“My childhood summer days were spent playing softball in the long, narrow vacant lot located next to my parents’ house. All the kids in the neighborhood gathered at the lot as soon as they could sneak away from their chores. The tradition of the game started with our declaration of which professional ball player each of us represented. Only a few of us never wavered on which player we favored. My brother, John, always declared he was Mickey Mantle, Mark was always Ron Santo, and I was always Ernie Banks.
Once the declarations were out of the way, everyone was reminded of the scoring rules. Hits to left field would either be an automatic out or automatic loss of the game. There was a house with aluminum siding in deep left field. If the ball hit the house, Mr. Linton would come out, pick up the ball, and take it back into the house without saying a word. We never saw those softballs again, so all the kids learned not to hit to left field.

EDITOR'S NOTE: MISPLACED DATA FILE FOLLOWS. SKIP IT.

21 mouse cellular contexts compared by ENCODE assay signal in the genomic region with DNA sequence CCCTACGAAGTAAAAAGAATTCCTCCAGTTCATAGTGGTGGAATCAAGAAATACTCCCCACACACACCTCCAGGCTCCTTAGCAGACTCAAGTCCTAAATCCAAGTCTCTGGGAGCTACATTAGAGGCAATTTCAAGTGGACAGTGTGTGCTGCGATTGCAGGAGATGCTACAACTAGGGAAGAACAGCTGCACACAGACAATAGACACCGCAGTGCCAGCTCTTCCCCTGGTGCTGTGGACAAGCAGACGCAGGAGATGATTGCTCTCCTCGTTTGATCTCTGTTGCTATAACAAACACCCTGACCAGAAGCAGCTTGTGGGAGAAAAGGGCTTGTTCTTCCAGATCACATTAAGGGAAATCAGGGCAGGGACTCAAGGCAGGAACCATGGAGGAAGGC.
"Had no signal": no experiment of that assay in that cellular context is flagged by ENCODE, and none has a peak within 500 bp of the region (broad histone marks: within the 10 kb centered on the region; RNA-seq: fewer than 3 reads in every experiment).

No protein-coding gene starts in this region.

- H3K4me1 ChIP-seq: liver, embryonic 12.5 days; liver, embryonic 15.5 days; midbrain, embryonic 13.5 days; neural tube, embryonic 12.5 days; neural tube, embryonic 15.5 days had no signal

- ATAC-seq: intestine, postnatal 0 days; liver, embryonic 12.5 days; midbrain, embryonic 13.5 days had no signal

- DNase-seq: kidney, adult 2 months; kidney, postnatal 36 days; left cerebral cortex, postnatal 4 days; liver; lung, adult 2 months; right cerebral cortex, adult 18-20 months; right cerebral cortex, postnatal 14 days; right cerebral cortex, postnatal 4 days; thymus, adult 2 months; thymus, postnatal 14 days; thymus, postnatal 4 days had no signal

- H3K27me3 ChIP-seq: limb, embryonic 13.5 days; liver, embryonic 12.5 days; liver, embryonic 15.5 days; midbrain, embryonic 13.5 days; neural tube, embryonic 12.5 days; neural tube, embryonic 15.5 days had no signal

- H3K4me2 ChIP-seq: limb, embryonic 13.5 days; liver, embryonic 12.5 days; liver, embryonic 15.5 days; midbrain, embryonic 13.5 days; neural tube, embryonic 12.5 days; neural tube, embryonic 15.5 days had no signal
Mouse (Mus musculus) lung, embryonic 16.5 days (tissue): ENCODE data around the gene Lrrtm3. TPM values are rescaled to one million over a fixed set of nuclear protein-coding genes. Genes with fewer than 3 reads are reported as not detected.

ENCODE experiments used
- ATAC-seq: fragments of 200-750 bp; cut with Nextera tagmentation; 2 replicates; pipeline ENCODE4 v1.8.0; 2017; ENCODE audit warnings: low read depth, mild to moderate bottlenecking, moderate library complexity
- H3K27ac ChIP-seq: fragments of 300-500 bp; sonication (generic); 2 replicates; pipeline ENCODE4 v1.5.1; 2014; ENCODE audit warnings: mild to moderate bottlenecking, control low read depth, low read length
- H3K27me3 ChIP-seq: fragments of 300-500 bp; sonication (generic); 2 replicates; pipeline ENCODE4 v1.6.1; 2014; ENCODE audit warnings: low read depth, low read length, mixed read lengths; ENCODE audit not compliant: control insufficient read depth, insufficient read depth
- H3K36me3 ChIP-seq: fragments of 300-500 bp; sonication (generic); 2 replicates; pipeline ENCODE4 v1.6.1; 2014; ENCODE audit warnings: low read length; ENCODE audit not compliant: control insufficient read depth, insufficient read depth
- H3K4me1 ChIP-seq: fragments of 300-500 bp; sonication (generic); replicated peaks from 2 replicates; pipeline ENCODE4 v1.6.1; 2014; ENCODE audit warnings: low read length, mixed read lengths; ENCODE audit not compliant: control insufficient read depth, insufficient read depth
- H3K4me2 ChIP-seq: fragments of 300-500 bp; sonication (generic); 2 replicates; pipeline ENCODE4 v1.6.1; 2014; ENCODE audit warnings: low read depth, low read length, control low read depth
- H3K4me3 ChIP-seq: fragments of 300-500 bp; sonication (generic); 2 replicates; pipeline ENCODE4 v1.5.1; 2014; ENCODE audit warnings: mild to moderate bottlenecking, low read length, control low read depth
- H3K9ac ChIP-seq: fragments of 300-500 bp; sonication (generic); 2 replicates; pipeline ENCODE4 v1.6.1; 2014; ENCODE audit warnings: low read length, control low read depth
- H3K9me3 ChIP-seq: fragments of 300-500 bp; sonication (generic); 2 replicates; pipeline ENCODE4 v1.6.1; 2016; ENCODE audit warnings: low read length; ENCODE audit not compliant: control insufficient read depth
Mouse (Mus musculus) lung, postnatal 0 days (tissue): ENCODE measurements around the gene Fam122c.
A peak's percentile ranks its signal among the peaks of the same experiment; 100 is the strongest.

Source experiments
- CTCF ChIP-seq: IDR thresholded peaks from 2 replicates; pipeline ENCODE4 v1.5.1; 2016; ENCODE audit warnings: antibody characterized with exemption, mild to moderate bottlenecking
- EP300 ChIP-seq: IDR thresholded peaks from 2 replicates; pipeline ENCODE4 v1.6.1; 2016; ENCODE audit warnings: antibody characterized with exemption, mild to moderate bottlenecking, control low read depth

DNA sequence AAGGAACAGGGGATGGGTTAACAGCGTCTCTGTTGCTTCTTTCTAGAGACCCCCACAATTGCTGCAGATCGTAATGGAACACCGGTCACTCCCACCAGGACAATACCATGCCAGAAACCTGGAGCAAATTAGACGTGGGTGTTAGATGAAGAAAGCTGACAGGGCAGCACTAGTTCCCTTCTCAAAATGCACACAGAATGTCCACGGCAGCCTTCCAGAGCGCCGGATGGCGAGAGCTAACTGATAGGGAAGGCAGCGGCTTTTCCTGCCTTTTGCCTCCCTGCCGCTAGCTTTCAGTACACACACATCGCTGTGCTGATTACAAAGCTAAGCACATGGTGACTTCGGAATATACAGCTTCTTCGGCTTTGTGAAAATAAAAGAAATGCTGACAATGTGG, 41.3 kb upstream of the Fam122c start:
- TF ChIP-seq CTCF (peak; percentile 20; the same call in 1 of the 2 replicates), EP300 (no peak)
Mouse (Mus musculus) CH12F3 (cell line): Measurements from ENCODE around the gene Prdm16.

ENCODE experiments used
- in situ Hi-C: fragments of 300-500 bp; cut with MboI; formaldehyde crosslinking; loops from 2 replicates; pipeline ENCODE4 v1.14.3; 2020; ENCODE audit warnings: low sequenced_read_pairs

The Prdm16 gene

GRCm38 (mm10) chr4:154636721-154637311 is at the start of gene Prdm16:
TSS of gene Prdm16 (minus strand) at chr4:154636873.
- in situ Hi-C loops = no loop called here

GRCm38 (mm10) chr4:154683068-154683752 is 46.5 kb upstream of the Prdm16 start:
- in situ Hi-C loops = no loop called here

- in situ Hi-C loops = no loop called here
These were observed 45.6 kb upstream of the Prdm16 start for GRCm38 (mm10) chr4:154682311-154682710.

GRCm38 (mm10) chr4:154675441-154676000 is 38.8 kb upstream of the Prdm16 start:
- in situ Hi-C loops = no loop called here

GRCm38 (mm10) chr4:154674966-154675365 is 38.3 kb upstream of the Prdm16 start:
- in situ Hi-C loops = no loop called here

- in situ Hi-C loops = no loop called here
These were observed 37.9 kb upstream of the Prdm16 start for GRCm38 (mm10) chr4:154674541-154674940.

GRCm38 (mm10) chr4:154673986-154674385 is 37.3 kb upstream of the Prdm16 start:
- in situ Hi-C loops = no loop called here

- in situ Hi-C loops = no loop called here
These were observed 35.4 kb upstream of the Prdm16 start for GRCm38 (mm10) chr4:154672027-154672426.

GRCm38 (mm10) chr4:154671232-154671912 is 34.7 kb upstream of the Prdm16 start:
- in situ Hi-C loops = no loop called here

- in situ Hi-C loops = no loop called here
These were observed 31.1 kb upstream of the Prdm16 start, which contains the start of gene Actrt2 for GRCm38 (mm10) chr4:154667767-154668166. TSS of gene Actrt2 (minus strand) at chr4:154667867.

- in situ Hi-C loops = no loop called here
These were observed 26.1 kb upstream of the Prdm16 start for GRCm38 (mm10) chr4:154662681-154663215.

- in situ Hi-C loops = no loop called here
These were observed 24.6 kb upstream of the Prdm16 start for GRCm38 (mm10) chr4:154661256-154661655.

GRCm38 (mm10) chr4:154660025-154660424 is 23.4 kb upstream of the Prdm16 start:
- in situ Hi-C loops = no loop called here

Hits to right field were limited to a two-base advance. My Mom’s strawberry patch was in right-field territory and that meant any hit to right caused the game to be suspended until the ball could be found among the strawberry leaves. Also nobody who went into the patch to retrieve the ball ever left without telltale strawberry seeds in their teeth.
A couple years ago, the firm I worked for was negotiating a spokesperson agreement with Mr. Banks, so I had the opportunity to meet him when he arrived for a meeting with senior management. Upon seeing Ernie, the seasoned professional businesswomen I had become disappeared and was instantly replaced by an awestruck little girl who so loved to play ball.”
Unknown photographer, Untitled (Kitten Ball played by women’s team fromNorthwestern Bell at St. Clair Playground, St. Paul), 1948. Gelatin silver print. From the Collections of the Minnesota Historical Society.
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